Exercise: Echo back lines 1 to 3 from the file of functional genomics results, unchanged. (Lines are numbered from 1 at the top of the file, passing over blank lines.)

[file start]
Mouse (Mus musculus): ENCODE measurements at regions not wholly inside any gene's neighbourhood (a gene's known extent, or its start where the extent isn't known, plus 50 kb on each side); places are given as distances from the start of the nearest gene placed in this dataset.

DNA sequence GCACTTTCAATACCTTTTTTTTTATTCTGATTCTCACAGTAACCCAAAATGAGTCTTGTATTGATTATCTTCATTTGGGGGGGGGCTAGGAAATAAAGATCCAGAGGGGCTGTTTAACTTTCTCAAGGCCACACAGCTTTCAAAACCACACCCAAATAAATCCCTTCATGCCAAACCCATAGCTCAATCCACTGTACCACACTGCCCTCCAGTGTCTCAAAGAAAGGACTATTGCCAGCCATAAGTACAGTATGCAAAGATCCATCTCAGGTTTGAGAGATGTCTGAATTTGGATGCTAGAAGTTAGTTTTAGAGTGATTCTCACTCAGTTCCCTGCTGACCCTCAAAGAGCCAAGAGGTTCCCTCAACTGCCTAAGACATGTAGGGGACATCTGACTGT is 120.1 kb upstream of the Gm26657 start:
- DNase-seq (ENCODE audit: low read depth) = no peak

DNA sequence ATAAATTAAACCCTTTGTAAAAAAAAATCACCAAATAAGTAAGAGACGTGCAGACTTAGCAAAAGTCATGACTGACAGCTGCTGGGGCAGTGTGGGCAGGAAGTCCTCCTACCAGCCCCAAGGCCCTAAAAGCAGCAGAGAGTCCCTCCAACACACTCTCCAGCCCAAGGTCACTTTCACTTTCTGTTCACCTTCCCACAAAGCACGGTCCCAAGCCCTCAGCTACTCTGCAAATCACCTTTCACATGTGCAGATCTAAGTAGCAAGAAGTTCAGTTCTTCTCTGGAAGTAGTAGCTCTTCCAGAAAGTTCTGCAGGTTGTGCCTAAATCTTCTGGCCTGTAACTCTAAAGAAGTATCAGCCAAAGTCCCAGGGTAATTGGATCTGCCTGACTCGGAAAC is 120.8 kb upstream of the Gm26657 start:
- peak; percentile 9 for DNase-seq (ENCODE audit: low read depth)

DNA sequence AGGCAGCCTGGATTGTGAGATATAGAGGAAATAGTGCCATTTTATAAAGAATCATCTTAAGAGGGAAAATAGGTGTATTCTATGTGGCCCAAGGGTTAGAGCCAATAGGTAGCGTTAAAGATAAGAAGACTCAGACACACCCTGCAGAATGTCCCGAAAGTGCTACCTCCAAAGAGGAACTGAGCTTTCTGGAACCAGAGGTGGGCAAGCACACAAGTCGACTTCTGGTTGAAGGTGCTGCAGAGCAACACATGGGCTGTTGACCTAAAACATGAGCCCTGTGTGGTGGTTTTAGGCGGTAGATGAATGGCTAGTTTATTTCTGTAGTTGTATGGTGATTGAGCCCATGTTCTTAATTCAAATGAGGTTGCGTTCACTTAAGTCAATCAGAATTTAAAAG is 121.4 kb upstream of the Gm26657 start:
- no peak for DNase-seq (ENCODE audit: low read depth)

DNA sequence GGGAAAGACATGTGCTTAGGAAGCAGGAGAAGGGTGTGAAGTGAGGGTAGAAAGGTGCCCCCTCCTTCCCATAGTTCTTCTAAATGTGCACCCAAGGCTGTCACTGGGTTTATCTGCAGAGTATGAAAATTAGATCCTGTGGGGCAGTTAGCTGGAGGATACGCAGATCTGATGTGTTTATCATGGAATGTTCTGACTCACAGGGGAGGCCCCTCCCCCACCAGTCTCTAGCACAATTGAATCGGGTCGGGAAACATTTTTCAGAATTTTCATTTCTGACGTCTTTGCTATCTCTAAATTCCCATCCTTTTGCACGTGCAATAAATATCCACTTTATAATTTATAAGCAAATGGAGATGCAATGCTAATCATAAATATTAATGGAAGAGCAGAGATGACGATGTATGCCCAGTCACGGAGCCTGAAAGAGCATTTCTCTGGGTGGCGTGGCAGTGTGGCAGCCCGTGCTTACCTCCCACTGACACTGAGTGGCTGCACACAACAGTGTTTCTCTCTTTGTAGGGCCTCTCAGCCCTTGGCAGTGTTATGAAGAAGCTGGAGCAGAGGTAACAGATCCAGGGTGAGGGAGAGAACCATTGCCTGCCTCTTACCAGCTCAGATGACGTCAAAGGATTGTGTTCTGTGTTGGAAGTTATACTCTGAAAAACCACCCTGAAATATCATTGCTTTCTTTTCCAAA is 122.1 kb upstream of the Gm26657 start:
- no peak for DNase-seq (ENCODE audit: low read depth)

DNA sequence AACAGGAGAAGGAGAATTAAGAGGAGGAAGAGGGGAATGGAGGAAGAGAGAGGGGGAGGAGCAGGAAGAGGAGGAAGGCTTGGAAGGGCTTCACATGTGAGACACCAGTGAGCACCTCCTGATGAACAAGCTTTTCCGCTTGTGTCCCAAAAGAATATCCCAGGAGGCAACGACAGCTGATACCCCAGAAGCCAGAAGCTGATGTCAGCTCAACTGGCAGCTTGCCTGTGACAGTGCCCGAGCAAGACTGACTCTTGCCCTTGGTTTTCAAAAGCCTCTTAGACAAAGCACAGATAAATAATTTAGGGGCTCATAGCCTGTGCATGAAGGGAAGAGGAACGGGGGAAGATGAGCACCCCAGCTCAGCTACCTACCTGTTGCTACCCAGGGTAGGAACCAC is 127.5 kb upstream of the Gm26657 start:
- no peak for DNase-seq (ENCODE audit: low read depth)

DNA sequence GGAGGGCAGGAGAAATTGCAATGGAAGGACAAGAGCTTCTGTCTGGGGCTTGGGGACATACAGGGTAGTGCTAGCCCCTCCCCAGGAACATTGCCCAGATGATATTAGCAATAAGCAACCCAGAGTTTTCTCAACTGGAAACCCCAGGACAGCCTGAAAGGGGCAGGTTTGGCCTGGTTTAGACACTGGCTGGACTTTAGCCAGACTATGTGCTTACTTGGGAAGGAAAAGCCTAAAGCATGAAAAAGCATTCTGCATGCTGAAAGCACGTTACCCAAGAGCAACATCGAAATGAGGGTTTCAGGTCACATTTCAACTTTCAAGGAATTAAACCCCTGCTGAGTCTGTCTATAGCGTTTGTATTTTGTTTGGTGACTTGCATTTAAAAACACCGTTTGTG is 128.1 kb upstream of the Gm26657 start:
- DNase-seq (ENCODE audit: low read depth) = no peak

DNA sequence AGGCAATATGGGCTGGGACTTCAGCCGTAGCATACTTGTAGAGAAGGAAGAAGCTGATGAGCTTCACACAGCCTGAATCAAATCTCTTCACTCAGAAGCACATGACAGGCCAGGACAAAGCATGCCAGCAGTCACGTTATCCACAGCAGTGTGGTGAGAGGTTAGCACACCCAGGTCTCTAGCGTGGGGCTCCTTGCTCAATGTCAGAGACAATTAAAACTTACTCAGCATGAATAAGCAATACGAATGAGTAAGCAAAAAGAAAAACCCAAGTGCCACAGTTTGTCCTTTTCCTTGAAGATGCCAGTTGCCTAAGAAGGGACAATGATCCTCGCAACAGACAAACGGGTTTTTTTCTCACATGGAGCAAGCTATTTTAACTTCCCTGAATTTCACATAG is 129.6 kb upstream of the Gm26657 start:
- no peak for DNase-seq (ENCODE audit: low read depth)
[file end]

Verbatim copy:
Mouse (Mus musculus): ENCODE measurements at regions not wholly inside any gene's neighbourhood (a gene's known extent, or its start where the extent isn't known, plus 50 kb on each side); places are given as distances from the start of the nearest gene placed in this dataset.

DNA sequence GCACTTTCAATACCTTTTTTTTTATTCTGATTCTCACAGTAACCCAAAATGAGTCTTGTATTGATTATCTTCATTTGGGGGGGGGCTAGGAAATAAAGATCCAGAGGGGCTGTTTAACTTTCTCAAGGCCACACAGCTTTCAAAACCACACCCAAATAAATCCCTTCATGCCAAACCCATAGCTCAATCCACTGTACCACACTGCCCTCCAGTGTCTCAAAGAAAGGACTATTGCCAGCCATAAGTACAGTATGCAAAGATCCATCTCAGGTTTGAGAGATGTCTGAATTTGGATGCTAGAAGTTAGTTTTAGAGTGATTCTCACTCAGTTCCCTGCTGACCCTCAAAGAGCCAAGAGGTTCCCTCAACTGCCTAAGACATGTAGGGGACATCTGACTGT is 120.1 kb upstream of the Gm26657 start:
- DNase-seq (ENCODE audit: low read depth) = no peak